You should check for the variety you have chosen to grow what the appropriate signs for harvesting are or you could just go by the taste test.
How to store freshly picked bananas
Unripe – If you have picked your bananas and they are not quite yellow yet there is a way to store them that will speed up the process.
Put your bananas in a brown paper bag and to speed that process up place another ripe piece of fruit in the bag and your bananas should ripen in one day, alternatively just place your bananas next to some ripe fruit.
If you just leave your yellow-green bananas at room temperature then they should ripen in a few days.
Ripe – If your bananas are ripe and you want to stop them from getting overripe too quickly you should wrap the end of the bananas where they all join together in a plastic wrap, this slows down the ripening process.
You should store ripe bananas in the fridge as the cool temperature also slows down the ripening process and extends the life.
If you want to keep your bananas for several months simply peel them and put them in a sealable plastic bag or container and put them in the freezer.
If you don’t peel them before freezing they will turn into a gooey mess when defrosted.
What to do if your banana plant stops producing fruit
If your banana plant is not producing bananas then there are several areas you should consider when trying to figure out why.
The first thing you should check is that the variety you have chosen to grow is a variety that produces fruit as some banana trees are ornamental and don’t produce any bananas.
Next thing to consider is what the temperature you are keeping your plant in is like as if it is too cold (below 60F) it may stop growing and won’t produce any flowers or fruit.
You may have to check the pH of the soil as bananas like the pH to be between 5.5 and 7.0 if it is too low then you should add some organic matter like wood chips or decaying plant leaves and this should sort it.
Check your feeding routine banana plants love water and like to remain damp all year round and should never be let to dry out.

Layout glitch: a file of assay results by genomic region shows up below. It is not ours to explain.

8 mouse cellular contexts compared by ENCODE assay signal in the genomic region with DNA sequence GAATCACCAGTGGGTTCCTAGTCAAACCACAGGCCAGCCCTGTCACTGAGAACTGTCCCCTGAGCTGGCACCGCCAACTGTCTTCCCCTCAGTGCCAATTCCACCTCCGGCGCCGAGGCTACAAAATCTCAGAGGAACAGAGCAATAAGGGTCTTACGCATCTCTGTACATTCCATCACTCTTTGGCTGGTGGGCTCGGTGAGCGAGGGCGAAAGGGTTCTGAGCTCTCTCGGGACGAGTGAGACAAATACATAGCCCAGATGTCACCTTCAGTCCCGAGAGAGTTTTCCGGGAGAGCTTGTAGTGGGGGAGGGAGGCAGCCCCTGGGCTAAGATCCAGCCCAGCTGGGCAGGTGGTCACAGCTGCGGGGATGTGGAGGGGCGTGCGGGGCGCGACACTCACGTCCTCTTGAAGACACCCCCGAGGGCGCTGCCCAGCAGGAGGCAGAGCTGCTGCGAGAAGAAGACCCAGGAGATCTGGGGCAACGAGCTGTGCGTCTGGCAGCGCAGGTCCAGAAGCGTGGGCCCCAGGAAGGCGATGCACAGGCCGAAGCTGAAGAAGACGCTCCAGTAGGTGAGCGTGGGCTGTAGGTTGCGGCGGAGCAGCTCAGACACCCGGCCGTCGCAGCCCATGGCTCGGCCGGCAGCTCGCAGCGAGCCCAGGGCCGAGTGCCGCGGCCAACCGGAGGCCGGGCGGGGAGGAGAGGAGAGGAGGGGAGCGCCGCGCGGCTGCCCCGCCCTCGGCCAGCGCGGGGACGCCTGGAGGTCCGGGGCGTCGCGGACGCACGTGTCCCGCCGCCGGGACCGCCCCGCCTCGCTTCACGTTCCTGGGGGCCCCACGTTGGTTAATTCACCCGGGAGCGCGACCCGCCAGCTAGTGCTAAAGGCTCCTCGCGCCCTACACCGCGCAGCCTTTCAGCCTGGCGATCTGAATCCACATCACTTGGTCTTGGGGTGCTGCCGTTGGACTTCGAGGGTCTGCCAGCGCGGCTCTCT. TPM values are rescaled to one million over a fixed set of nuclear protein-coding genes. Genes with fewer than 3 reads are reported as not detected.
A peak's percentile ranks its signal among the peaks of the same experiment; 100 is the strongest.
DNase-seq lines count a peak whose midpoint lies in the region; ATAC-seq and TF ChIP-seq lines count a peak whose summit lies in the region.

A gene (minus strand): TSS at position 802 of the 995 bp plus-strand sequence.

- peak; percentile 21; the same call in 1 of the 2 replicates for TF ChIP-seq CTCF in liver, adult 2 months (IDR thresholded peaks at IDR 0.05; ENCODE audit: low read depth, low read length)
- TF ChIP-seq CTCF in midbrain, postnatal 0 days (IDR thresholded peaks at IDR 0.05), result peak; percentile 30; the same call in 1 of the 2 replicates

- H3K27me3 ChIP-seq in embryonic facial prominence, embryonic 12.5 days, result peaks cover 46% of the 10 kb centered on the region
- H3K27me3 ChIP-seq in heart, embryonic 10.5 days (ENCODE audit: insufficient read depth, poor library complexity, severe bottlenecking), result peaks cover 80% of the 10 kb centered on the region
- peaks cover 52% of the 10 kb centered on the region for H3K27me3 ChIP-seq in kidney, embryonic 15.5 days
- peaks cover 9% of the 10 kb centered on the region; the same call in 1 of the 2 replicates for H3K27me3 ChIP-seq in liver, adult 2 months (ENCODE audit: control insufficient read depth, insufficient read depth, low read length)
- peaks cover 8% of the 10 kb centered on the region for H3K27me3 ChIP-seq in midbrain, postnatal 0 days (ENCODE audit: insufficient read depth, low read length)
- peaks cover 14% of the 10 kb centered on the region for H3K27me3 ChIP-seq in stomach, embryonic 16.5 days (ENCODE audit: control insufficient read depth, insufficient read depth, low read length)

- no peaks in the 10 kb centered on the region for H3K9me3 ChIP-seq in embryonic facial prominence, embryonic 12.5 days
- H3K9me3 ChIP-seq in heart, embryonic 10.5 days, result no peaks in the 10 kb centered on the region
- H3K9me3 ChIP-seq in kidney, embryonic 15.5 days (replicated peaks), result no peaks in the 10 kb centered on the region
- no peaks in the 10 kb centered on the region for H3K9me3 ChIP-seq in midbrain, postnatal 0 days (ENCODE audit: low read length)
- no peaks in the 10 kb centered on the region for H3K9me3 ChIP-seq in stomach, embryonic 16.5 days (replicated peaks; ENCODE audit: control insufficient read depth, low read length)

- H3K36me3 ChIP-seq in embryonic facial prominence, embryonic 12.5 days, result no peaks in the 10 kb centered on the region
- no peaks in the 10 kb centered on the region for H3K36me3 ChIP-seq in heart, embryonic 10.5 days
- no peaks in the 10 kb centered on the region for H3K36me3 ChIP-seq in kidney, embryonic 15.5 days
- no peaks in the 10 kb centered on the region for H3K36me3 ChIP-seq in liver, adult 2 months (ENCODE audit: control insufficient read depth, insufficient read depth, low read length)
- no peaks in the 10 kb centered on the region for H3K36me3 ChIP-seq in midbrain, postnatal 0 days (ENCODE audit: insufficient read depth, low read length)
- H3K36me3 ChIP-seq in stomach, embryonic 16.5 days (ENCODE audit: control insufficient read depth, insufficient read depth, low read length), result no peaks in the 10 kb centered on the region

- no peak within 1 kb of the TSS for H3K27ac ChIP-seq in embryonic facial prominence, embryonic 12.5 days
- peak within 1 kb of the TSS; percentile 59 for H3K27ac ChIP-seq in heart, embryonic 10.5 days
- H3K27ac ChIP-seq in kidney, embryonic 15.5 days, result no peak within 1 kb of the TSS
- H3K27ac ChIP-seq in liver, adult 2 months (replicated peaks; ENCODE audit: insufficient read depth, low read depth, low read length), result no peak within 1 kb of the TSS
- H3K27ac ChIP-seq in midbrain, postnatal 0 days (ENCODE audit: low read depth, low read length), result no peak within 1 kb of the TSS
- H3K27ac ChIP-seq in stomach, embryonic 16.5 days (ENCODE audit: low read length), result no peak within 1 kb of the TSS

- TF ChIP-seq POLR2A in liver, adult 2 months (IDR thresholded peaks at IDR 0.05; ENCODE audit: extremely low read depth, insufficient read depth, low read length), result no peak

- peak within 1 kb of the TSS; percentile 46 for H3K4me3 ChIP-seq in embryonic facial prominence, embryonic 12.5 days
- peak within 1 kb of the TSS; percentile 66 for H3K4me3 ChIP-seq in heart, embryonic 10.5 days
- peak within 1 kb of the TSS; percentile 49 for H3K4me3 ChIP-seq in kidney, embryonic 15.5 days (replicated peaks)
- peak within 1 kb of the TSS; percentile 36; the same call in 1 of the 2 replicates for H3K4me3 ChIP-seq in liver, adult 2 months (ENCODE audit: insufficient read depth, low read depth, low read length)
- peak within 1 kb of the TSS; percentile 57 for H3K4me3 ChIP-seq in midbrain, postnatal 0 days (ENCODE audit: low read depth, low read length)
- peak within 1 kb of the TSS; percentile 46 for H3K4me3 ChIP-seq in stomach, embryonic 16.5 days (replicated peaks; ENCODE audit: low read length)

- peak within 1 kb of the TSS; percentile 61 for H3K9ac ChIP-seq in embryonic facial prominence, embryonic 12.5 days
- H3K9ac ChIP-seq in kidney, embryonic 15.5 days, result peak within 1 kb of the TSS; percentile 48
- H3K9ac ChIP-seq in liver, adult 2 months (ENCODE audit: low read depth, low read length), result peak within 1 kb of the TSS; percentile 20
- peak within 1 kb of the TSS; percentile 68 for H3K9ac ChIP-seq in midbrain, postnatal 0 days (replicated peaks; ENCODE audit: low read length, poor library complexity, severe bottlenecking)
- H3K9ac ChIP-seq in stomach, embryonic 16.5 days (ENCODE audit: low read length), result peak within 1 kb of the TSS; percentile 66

Give the leaves a regular misting with water as this helps create a humidity that the plant loves.
Make sure you never leave your plant in standing water that may gather in the saucer under your plant as that may cause root rot and that could prevent growth.
Make sure you are using a fertilizer that is high in potassium and aren’t over or under applying it.
To grow a banana plant outdoors
To grow a banana plant outdoors the ideal area would be somewhere that receives sun all day has good drainage and some shelter from the wind.
Make sure you choose a variety of banana plant that is suitable to your local climate.
Before planting dig a hole that is approximately 30 cm wide and 30 cm deep and practically fill it back up with a loose rich soil that has organic matter mixed through it.
Plant your corm, sucker or young plant in this hole and gently pat down but not too hard as you don’t want the soil to be completely compact.
Use the same watering and fertilizing routine as you would for an indoor plant.
Common banana plant problems and how to solve them
Banana plants are hardy but like all plants, from time to time they can be affected by a disease that you will need to quickly figure out and take the required action to make your plant healthy again. Some of the diseases are:
Sigatoka – Sigatoka also known as leaf spot is found in poorly drained soil. It starts as small, pale spots on the leaves that enlarge to about half an inch and will turn a purpley black color with a grey center. If this disease spreads over your whole plant it will look like it has been burnt in a fire. To cure this disease use an orchard grade mineral oil but it may take a whole season to get your plant back healthy again.
Black leaf streak – Black leaf streak is a more deadly form of sigatoka. Some varieties of the banana plant are more resistant to this disease than others. Use orchard grade mineral oil to try and treat this disease but the chances of actually curing this disease are limited.
Banana Wilt – Banana wilt or Panama disease starts in the soil and travels through the root system then the corm and into the leaves. The leaves will turn yellow and it will spread from the outer leaves towards the center of the plant. There is no remedy for this if your plant gets this it is basically a dead man walking. It is transmitted through water, wind, and soil so it shouldn’t affect banana plants grown indoors.